Richard Chandler Hoff

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Richard Chandler HoffMy drawings provide a pictorial narrative of life in America during the 40’s and 50’s.  In capturing the essence of life on the “homefront”, I depict popular architectural and social icons of the era to create scenes of places where Americans gathered to pursue the art of having fun.  Architecture and light play key roles in my work and two major influences have had a profound effect on the use of these elements in my drawings.  The first was Edward Hopper, an artist in whose work architecture played a prominent role.  Hopper used buildings as well as light to distill the essence of what was then America, and the success of his work showed me the legitimacy of portraying the urban landscape.  The second influence was Life Magazine, especially issues from the 40’s.  The light in their photos seems ethereal and yet ready to burst off the page with a great warmth which I have come to associate with the time period.  Born too late to have truly experienced the 1940’s, I rely on stories and on imagery from an extensive photo file.  I then create visual folktales to illustrate the style, romance, and innocence that withstood the brutality of WWII to influence us even today in music, literature, fashion and theater. I prefer to work in graphite simply because it is appropriate for a period of time that was the first to be so prominently recorded in photos and on film and the last to be almost entirely shown in black and white.  Also, the wonderful tactile relationship between pencil and paper enables me to intimately connect with the creative process.
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“I draw my artwork in graphite pencil so that it can match up to a black and white photograph,” Hoff said. “I believe it is appropriate because a lot of photographs in the ’40s were black and white due to the fact that color photography was still in its infancy.” His lifelong love of drawing is revealed in meticulously designed drawings of life in America during the 1940s. Hoff captures the essence of life on the “home front,” and depicts popular architectural and social icons of that particular era to create scenes of places where Americans gathered to pursue the fine art of having fun. What many find fascinating about Hoff is that he creates his artwork from the inspiration of written and verbal stories as well as photographs given to him by others. “When my research is complete, I make preliminary sketches from the selected photos,” Hoff said. “It is at this point a character’s facial expressions, hairstyles and clothing are altered to support my concept. Every element, large and small, fuses together with light and shadow in a seamless composition that convinces the viewer he is a witness to an actual moment in time.” The drawings are visual folktales he creates to illustrate the style and romance, which withstood the brutality of a world war. Hoff’s work has been featured in American Artist and Drawing magazines and included in the prestigious Pennsylvania Art of the State competition for four consecutive years. His artwork is also featured in his new book, “Inventing History — Cherished Memories of Good Times that Never Happened.”“Are Shadows Not Substantial Things? I draw my artwork in graphite pencil so that it can match up to a black and white photograph. I believe it is appropriate because a lot of photographs in the ’40s were black and white due to the fact that color photography was still in its infancy.”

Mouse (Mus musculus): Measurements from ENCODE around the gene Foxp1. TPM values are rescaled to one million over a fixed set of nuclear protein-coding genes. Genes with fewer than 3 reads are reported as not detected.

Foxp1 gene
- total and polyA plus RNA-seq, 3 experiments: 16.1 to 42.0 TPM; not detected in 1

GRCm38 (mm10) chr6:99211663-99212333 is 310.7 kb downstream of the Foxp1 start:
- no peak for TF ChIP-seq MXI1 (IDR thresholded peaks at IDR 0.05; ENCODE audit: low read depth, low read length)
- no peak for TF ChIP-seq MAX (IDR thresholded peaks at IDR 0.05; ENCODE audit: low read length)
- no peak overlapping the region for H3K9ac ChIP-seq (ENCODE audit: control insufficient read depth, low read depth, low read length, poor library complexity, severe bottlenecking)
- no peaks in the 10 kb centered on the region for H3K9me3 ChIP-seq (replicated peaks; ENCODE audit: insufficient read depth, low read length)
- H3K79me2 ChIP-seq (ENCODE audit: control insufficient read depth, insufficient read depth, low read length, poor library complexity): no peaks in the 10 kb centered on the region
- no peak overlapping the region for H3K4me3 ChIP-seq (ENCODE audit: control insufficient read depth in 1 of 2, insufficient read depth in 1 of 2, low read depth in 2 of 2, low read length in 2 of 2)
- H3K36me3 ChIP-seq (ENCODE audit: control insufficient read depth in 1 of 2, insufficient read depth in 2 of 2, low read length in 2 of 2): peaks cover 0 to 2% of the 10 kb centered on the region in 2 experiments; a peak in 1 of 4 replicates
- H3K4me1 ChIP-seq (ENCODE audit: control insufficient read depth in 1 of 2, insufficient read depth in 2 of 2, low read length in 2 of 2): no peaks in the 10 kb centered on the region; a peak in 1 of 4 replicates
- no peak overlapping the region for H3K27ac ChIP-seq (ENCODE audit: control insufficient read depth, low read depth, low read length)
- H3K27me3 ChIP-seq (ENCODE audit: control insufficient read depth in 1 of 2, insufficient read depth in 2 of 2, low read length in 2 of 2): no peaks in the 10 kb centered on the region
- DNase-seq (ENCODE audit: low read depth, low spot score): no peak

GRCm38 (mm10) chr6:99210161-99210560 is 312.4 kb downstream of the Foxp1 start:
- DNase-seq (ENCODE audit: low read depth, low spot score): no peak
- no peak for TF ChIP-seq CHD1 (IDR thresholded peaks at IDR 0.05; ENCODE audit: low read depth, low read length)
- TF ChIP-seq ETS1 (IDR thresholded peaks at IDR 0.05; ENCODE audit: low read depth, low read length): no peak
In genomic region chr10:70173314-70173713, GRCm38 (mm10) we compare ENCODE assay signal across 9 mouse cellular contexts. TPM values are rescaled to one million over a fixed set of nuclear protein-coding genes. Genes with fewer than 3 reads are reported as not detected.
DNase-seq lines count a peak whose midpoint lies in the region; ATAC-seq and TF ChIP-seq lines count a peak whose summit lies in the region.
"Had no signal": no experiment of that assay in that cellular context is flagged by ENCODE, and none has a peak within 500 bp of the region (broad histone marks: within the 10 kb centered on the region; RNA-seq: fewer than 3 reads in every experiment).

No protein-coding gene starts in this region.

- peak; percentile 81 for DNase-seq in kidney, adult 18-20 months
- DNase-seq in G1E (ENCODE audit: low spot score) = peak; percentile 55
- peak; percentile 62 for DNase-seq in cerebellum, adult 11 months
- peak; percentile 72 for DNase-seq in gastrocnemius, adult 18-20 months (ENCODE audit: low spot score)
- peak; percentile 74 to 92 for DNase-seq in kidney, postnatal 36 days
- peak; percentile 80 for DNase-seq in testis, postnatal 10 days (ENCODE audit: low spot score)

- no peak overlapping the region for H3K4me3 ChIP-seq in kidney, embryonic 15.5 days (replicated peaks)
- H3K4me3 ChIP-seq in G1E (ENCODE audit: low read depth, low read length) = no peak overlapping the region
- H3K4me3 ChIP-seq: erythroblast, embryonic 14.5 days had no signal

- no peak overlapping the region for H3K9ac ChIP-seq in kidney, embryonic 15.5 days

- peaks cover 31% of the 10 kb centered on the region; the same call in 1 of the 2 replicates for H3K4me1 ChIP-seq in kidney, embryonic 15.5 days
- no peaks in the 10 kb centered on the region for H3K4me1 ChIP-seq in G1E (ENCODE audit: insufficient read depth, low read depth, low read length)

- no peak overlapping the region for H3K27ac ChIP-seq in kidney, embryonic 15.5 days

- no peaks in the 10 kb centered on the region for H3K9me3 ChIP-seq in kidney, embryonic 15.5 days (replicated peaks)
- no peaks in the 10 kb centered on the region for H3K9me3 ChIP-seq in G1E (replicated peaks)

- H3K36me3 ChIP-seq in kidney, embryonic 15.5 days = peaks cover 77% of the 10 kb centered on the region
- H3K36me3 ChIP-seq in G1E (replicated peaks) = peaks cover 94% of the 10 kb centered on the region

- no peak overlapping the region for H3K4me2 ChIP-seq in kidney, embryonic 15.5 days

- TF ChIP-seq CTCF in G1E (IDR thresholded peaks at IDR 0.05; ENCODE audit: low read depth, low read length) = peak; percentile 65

Richard’s lifelong love of drawing is revealed in meticulously designed drawings of life in America during the 1940s and 50s. He creates his artwork from the inspiration of written, verbal, and filmed stories as well as photographs.

“When my research is complete, I make preliminary sketches from the selected photos. It is at this point a character’s facial expressions, hairstyles and clothing are altered to support my concept. Every element, large and small, fuses together with light and shadow in a seamless composition that convinces the viewer he is a witness to an actual moment in time.”

These are “visual folktales” created to illustrate the style and romance of a period which withstood the brutality of world wars. Hoff’s work has been featured in ‘American Artist’ and ‘Drawing’ magazines and included in the prestigious Pennsylvania Art of the State competition for four consecutive years. His artwork is also featured in his book, “Inventing History — Cherished Memories of Good Times that Never Happened.”

Richard Chandler HoffRichard Chandler Hoff presenting his lecture “Are Not Shadows Substantial Things?” Richard gives lectures on drawing as well as his process and vision


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